| Richard of Jamestown|
|by James Otis|
|Follow the fortunes of orphan Richard Mutton as he travels to the New World with Captain John Smith and takes up residence with him in the new colony of Jamestown. See the struggles they go through to keep a roof over their heads and food on the table while the majority of their fellow colonists shirk the work of establishing the colony for the pursuit of gold. Observe how their relationships with the native Americans change over time and how, when they are just on the point of abandoning the colony, a new contingent of colonists arrives to bring fresh hope to the Jamestown settlement. Numerous black and white illustrations complement the text. Ages 8-10 |
CAPTAIN NEWPORT'S INSTRUCTIONS
HE was ordered, if you please, not to return to England without
bringing back a lump of gold, exploring the passageway to the
South Sea, or finding some of Sir Walter Raleigh's lost colony,
of which I will tell you later.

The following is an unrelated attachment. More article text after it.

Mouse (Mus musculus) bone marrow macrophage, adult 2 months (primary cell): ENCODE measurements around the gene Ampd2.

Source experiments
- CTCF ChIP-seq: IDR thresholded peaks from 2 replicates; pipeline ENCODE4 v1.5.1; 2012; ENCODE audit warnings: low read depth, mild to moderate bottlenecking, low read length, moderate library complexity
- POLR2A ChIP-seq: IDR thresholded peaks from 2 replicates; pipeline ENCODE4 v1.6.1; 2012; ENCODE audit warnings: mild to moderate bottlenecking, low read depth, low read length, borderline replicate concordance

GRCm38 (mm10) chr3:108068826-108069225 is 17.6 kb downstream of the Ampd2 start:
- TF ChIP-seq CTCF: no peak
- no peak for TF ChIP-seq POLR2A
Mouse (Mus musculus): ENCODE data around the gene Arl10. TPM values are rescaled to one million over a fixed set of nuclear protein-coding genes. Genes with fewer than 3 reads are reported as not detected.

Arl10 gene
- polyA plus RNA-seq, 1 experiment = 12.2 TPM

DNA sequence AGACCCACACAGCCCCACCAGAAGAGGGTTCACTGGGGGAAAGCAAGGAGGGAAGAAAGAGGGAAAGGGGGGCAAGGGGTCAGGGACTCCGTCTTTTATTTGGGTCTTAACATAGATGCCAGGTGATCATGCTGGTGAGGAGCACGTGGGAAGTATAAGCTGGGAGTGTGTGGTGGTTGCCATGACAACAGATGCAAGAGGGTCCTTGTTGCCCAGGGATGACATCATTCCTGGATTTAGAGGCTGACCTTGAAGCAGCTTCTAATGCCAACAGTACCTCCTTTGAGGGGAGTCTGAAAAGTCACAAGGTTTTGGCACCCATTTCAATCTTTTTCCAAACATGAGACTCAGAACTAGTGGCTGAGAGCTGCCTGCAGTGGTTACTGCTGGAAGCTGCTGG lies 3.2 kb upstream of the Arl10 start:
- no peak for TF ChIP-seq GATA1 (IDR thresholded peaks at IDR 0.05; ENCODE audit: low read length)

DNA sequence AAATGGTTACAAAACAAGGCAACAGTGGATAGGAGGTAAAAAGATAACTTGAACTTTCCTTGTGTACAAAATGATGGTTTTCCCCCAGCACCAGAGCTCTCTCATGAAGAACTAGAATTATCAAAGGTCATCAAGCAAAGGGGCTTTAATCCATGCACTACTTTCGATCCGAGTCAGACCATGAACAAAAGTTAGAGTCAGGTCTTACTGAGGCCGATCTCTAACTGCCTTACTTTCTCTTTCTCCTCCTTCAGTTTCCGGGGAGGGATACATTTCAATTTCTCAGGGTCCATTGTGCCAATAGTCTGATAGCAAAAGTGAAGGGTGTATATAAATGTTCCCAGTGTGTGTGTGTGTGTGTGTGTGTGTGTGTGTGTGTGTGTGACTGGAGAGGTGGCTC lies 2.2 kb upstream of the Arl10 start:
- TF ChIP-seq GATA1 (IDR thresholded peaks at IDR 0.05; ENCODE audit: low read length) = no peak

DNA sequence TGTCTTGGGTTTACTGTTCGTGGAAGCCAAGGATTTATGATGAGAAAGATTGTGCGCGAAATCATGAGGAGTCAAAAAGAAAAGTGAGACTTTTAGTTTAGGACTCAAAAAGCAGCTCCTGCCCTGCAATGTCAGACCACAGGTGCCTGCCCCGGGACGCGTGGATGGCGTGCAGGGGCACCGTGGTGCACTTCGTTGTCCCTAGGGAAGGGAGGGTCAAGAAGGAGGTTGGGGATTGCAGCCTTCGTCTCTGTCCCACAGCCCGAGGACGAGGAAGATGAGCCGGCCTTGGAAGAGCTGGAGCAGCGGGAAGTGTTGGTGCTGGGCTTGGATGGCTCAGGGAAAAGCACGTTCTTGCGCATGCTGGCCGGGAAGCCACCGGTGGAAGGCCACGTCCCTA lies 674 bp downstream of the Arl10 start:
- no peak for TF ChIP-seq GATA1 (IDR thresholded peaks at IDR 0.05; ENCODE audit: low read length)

But whether he did the one or the other, he had been commanded
to crown as a king, Powhatan, and had brought with him mock
jewels and red robes for such a purpose.
To find a lump of gold, after he had brought to England a
shipload of yellow sand!
To crown Powhatan king, when, to our sorrow, he was already
showing himself far more of a king than was pleasing or well
for our town of James!
Forgetting I was but a lad, and had no right to put blame on
the shoulders of my leaders and betters, or even to address
Master Hunt as if I were a man grown, I cried out against the
foolishness of those people in London for whom we were striving
to build up a city, saying very much that had better been left
unsaid, until the good preacher cried with a laugh:
"We can forgive them almost anything, Dicky
 Mutton, since they have made our Captain Smith the head
of the government in this land of Virginia."
And now I will tell you, as Master Hunt told me, the story of
this lost colony of Roanoke, which the London Company had
commanded Captain Newport to find.
You must know that English people had lived in this land of
Virginia before we came here in 1606, and while it does not
concern us of Jamestown, except as we are interested in knowing
the fate of our countrymen, it should be set down, lest we so
far forget as to say that those of us who have built this
village are the first settlers in the land.
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